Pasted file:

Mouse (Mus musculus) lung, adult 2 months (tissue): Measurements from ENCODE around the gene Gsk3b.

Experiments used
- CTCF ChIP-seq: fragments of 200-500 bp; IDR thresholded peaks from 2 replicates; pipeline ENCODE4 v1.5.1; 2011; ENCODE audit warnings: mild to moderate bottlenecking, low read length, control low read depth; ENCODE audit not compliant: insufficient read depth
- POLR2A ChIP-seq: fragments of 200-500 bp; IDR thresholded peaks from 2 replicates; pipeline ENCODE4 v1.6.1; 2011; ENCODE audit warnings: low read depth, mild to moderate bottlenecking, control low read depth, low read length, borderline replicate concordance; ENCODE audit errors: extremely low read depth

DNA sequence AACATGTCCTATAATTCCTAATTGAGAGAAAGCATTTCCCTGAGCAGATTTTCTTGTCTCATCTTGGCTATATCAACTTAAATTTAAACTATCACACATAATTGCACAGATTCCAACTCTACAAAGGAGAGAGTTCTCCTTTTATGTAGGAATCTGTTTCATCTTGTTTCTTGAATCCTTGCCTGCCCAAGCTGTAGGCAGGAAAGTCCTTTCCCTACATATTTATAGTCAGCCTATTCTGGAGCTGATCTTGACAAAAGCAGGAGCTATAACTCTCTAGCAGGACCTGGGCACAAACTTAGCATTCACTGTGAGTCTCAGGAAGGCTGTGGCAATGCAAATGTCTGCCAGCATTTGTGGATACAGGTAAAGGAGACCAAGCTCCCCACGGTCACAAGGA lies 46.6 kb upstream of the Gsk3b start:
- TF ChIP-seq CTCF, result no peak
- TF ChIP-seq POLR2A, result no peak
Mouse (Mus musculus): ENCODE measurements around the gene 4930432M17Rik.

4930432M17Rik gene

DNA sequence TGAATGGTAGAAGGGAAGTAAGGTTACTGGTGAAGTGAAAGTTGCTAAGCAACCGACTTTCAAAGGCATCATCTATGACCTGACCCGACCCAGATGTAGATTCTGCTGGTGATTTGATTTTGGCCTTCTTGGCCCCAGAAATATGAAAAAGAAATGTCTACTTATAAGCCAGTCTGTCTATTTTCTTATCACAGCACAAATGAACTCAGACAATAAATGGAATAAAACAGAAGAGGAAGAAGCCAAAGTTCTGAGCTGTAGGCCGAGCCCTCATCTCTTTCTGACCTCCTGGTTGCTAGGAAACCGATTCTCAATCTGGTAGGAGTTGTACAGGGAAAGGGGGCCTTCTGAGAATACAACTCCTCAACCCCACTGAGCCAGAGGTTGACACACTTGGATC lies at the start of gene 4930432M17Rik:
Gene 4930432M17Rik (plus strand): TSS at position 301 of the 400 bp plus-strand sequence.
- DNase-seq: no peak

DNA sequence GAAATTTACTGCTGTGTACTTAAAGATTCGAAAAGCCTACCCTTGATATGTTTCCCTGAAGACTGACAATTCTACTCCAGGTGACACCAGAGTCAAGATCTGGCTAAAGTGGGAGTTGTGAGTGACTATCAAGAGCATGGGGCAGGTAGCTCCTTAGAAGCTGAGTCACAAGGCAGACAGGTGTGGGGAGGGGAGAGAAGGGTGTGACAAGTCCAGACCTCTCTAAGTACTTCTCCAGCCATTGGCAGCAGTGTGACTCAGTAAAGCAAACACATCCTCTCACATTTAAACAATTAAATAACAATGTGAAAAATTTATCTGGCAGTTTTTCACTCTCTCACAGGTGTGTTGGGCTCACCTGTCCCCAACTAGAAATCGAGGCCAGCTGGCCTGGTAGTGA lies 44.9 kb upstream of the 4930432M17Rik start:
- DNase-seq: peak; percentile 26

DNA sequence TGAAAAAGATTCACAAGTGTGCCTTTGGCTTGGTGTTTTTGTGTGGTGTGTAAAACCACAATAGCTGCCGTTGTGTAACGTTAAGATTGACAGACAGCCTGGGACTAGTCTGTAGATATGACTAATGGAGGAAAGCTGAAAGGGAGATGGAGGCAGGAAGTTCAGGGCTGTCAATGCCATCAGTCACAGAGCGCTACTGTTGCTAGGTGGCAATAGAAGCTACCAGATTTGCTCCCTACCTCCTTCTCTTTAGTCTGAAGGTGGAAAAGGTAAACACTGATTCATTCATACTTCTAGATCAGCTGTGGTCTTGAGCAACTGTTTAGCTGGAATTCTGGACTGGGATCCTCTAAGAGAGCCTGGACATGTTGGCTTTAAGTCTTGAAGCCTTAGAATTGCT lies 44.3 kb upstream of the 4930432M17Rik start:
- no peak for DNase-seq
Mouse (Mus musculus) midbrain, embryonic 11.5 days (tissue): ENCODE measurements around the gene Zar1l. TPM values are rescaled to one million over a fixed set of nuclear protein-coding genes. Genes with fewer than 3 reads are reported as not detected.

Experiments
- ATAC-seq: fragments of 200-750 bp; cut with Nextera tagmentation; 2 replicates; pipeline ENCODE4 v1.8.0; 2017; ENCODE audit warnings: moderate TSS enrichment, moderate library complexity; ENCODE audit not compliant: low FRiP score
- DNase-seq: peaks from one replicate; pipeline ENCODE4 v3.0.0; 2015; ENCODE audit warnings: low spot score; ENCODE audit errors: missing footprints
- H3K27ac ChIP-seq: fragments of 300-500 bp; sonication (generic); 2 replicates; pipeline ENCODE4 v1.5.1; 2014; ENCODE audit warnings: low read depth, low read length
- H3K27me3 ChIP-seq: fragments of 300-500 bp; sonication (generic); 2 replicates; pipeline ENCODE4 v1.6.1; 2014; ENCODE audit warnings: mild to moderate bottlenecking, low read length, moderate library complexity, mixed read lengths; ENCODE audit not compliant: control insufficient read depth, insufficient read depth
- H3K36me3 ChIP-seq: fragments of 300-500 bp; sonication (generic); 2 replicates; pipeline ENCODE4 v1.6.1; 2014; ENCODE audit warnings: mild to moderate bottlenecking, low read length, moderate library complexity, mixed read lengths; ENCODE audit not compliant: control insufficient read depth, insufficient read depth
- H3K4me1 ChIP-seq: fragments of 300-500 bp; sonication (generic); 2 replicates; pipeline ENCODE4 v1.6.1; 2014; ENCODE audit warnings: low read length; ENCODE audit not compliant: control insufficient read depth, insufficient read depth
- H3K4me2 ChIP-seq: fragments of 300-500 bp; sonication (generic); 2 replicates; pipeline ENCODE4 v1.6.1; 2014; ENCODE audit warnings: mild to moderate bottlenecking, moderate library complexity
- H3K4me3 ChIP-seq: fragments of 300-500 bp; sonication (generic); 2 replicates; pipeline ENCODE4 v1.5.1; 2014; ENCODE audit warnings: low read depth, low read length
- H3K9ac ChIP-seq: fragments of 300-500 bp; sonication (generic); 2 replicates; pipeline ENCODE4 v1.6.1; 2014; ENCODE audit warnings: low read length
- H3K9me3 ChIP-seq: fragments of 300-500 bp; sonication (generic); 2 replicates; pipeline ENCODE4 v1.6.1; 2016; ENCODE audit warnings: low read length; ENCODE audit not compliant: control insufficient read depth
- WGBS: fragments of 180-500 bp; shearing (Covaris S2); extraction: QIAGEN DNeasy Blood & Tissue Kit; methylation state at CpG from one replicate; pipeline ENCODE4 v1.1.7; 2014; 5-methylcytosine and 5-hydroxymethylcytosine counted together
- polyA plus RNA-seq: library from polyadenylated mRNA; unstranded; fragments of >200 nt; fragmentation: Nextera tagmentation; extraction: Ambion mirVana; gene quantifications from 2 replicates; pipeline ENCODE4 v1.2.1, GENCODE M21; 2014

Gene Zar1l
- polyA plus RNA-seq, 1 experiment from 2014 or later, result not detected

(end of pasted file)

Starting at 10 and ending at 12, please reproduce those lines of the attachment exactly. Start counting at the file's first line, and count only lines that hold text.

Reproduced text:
DNA sequence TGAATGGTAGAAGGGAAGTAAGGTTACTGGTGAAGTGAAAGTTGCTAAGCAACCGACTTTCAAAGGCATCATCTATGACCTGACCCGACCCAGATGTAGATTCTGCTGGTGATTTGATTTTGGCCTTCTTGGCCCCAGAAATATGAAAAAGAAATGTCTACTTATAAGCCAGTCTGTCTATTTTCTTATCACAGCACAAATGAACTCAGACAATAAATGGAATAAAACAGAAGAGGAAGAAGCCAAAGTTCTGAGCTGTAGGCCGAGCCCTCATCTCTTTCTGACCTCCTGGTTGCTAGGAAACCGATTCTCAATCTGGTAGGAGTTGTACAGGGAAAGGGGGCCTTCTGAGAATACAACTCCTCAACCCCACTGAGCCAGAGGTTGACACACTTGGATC lies at the start of gene 4930432M17Rik:
Gene 4930432M17Rik (plus strand): TSS at position 301 of the 400 bp plus-strand sequence.
- DNase-seq: no peak